to various ministries and projects here at the parish.

You will, in the next couple of weeks,
be receiving in the mail a commitment form
that will ask you to consider how
you may be able to help in the various aspects
of parish life here at St. Henry.

I ask you to give prayerful consideration
to how you may volunteer.
Give prayerful consideration to the time you have to volunteer.
God doesn’t want us to be overcommitted.
If you know that you have a particular talent that you enjoy,
consider volunteering for something in that realm.
If you are unsure of your talents,
try something that you think that you might like.

And above all, remember God is right there
to love you, to encourage you,
to give you hope through his grace,
to encourage your heart and strengthen you
in each of your deeds and words.
BUT, don’t do it JUST because I have said we need your help,
or JUST because Fr. Ryan
or Fr. George says that we need your gifts,
or JUST because the Parish Council
or the Stewardship Committee
says that we need your talents.

Do it because God has placed his gifts within each of us
for an expressed purpose.
Do it because God needs each of us
to help to build his kingdom here at St. Henry Parish.

Monday, November 1, 2010

Homily for the 31st Sunday in Ordinary Time – Year C

By Deacon Jerry Franzen – St. Paul Parish 11/04/01
Wisdom 11:22-12:2 2 Thessalonians 1:11-2:2 Luke 19:1-10


*Like other little boys and girls
who were born to unwed mothers
in the foot hills of East Tennessee,
Ben Hooper was ostracized.
Parents did not allow their children to play with him.
They would say idiotic things like,
“What’s s boy like that doing playing with our children?”
as if he had anything to do with his being born
to an unwed mother.
On Saturdays when Ben’s mother took him to town
to buy the week’s supplies,
the people would loudly ask,
“ Did you ever figure out who his daddy is?”
When Ben started the first grade,
he spent recess at his desk
and ate his sack lunch alone in the corner,
because none of the other children
would associate with him.

Now, it was a big event when anything changed
in the foothills of East Tennessee.
When Ben was twelve years old,
a new preacher came to the little church in town.
Ben had heard that this man was so loving
and non-judgmental,
that he accepted people just as they were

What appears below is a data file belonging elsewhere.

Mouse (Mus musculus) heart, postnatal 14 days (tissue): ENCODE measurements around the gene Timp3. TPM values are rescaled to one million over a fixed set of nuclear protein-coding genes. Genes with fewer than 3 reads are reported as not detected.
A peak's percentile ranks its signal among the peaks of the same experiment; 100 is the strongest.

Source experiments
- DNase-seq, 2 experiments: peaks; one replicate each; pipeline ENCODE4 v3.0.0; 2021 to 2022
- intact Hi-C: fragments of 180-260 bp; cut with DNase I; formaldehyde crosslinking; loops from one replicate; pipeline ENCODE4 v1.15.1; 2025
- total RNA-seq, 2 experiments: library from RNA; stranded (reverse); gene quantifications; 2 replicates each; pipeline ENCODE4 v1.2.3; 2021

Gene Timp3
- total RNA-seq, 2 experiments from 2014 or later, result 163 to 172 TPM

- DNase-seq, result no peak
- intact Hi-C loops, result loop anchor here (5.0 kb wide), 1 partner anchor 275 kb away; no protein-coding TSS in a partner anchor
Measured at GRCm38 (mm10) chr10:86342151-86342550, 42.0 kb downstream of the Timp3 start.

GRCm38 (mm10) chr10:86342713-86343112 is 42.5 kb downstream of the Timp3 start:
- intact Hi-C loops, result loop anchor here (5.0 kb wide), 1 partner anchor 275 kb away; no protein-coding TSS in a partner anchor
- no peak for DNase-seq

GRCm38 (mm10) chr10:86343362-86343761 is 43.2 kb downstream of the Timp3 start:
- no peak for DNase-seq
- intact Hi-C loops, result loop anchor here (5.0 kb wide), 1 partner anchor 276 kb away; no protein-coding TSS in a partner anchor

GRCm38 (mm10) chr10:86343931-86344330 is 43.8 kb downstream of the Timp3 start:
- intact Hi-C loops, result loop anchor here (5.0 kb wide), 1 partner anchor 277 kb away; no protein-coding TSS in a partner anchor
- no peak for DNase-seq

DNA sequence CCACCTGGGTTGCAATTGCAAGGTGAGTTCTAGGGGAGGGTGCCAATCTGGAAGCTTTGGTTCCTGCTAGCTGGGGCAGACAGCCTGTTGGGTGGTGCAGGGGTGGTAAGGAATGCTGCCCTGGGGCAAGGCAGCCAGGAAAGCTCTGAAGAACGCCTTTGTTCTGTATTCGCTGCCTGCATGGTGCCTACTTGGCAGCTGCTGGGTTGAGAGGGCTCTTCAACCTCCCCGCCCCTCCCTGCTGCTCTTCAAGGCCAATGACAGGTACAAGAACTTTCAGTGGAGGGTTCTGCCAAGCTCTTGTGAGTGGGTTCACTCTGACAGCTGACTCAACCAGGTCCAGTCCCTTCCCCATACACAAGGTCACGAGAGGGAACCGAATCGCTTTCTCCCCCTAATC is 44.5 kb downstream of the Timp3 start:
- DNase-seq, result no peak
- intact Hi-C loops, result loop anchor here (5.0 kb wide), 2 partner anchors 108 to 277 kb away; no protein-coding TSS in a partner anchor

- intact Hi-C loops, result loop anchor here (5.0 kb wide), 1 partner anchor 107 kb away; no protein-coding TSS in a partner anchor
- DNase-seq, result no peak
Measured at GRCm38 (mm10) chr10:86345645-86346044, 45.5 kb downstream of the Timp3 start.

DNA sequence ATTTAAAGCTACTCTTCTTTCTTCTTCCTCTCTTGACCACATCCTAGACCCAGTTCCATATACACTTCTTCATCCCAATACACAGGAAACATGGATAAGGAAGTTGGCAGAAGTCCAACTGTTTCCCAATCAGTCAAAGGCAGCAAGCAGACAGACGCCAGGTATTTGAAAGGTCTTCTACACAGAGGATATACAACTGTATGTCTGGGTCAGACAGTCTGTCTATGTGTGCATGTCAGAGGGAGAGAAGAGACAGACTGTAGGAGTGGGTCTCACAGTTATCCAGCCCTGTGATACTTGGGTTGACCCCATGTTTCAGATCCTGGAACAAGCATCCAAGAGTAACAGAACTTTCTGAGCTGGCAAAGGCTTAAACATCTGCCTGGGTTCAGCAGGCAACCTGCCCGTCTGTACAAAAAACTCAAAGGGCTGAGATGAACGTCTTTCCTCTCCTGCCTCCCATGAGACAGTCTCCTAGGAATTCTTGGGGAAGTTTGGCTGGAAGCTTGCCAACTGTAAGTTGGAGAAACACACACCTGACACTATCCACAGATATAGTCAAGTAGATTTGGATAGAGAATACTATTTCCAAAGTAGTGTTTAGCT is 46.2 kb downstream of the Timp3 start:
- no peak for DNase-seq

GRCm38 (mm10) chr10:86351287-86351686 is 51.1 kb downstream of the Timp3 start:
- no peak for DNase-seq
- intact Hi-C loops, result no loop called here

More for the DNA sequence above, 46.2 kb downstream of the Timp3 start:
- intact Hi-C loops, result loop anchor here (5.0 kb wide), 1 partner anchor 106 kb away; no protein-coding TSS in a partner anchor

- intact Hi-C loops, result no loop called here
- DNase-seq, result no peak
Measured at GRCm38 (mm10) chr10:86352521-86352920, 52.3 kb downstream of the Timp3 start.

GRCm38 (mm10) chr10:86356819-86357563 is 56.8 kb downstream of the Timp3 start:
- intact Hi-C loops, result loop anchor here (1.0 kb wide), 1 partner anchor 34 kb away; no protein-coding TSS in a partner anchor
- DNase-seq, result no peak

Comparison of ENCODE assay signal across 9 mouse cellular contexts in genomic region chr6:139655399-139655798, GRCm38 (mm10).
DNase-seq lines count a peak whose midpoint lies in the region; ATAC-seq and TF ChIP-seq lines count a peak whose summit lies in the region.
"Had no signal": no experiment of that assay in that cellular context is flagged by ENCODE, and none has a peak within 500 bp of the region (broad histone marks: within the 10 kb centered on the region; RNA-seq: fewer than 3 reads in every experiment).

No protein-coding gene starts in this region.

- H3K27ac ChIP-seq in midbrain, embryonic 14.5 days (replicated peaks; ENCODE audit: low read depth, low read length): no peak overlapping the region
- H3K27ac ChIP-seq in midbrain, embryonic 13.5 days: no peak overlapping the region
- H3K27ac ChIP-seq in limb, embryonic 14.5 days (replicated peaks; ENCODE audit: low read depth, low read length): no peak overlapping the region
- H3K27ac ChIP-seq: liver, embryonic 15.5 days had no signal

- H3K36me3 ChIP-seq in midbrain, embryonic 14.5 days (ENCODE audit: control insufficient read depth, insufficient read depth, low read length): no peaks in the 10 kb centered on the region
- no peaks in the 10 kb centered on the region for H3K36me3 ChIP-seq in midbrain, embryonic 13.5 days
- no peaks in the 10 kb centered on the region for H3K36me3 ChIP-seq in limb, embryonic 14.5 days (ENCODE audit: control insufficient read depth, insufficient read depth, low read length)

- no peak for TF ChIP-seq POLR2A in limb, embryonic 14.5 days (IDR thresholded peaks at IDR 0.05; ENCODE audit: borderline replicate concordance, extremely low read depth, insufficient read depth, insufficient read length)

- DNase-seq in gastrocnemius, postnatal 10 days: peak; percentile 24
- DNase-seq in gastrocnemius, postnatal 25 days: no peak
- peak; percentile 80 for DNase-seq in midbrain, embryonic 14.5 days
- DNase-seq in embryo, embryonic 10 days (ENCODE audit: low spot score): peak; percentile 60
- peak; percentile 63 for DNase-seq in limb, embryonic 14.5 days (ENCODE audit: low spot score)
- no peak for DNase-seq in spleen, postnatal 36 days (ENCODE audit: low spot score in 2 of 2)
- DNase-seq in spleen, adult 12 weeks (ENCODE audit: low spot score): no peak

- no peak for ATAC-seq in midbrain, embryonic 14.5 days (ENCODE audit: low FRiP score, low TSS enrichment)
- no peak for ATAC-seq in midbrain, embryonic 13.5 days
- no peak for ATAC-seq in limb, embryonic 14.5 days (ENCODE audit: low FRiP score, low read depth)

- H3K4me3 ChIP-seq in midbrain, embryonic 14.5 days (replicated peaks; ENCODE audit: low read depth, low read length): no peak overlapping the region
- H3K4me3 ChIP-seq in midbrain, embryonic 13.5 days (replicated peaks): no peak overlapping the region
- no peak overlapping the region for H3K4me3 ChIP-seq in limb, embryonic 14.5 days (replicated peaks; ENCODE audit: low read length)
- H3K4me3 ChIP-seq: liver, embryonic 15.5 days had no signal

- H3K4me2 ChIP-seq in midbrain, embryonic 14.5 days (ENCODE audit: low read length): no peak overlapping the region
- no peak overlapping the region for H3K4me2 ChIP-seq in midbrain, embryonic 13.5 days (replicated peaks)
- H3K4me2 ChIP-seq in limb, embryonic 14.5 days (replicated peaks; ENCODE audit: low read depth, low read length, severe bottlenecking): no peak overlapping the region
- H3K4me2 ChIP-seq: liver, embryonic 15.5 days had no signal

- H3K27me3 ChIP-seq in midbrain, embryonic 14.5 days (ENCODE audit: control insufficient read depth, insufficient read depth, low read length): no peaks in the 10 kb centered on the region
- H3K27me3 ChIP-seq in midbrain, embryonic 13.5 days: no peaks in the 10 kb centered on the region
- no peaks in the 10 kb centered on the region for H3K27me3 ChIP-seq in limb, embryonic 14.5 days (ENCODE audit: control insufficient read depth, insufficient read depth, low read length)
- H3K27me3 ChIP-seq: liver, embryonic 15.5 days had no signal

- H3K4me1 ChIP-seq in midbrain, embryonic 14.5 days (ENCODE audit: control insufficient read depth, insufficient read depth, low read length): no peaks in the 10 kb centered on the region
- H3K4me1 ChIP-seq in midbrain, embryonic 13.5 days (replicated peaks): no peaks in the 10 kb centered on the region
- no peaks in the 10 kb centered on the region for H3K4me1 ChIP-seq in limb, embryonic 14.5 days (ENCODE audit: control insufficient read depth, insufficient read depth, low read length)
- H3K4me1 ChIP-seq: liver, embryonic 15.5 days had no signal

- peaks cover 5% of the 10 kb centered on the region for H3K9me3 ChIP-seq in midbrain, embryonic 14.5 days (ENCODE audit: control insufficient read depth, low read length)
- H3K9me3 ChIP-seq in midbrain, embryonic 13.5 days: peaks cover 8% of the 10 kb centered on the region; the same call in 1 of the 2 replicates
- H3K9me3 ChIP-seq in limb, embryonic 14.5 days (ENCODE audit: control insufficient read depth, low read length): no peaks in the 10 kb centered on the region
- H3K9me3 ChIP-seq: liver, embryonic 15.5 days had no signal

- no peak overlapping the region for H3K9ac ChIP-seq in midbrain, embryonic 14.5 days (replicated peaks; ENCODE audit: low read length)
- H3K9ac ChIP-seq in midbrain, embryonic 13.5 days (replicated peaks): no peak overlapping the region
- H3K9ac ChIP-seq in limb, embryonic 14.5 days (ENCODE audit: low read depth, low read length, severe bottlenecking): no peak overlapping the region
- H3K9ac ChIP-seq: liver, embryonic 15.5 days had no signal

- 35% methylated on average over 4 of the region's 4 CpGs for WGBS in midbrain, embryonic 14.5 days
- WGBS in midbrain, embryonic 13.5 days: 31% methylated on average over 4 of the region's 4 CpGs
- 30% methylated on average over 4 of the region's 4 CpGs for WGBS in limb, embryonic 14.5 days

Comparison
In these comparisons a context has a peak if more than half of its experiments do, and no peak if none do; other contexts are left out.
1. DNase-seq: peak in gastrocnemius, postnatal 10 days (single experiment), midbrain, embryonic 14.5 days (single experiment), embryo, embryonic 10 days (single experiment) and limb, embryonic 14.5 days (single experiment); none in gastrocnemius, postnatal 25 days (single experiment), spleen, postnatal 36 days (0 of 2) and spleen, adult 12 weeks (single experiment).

and made them feel like
the most important people in the world.
He had the power to change the complexion of a group,
to broaden smiles, to increase laughter, to lift spirits.

Though he had never been to church,
Ben decided to go to church to hear the preacher.
He decided that he would sneak in late and leave early
in order to not draw attention to his presence.
He liked what he heard;
there was a glimmer of hope in the Good News.
After about six or seven inspiring hopeful Sundays,
on one particular Sunday,
Ben became so enthralled with the message
that he failed to notice the time
or the fact that he had been hemmed in a pew
from both sides by late arrivals.
Suddenly the service was over
and he could not quickly sneak out
through the aisles crowded with people.
As he was making his way through,
he felt a hand on his shoulder.
He turned around, looked up and saw the preacher,
who said, “Whose boy are you?”
Instantly the church grew very quiet and Ben thought,
“Here we go again.”
A smile came over the face of the preacher and he said,
“ Oh, I know whose boy you are.
Why, the family resemblance is unmistakable.
You are a child of God.”

In today’s Gospel, Zacchaeus is the outcast,
not because of his birthright,
but because he was a tax collector,
one who collected taxes from the Jews
for their Roman oppressors
and often profited from overcharging on the taxes.
Like Ben, he wanted to see the preacher, Jesus.
Maybe he thought that he would have been
more conspicuous by trying to fight his way
to the front of the crowd.
He decided to sneak ahead and climb a tree.
Imagine what Zacchaeus thought when Jesus said,
“Zacchaeus, come down quickly.”
“Oh, no! He’s going to let me have it, because I’m a tax collector, a sinner.” But Jesus didn’t let him have it. He said, “Today, I must stay at your house.”

What Good News! What very Good News!
Our God is not a God who shuns us because we are sinners. Our God does not look at us
and wonder where we came from.
Our God reaches out to us, calls out to us, the sinners.
God wants to dwell within us –
to come to be with us,
to be the Father in our house,
and we, then, are to be the children of God.
When the ravages of sin throughout the week
have cut us down to the smallest size,
we return here each Sunday to get a glimpse of Jesus,
and what do we hear?
“Come down this aisle,
today I must stay at your house;
I must be within each of you.”
And we, like Zacchaeus, come down quickly
and receive him with joy.”


But it must go beyond what we do here each Sunday.
How does this Gospel passage make a difference
in what we do during the week?
Jesus is not here bodily to sit in the homes of those
who must endure personal or family problems.
He is not here to accompany those in the workplace
who seem to be unable to live out his teachings in their jobs. He is not present in the flesh to counsel
those who struggle with the continual onslaught
of worldly attractions.

We are prompted to ask,
“How can Jesus be present to these people;
how can he stay in their houses?”
Or rather the question should be:
“Who will make Jesus present
for the modern-day Zaccheuses?”
And the answer?
“We must be Jesus for each other,
we must stay in each other’s houses.”

“When they saw this, they began to grumble,
saying, ‘He has gone to stay at the house of a sinner!’”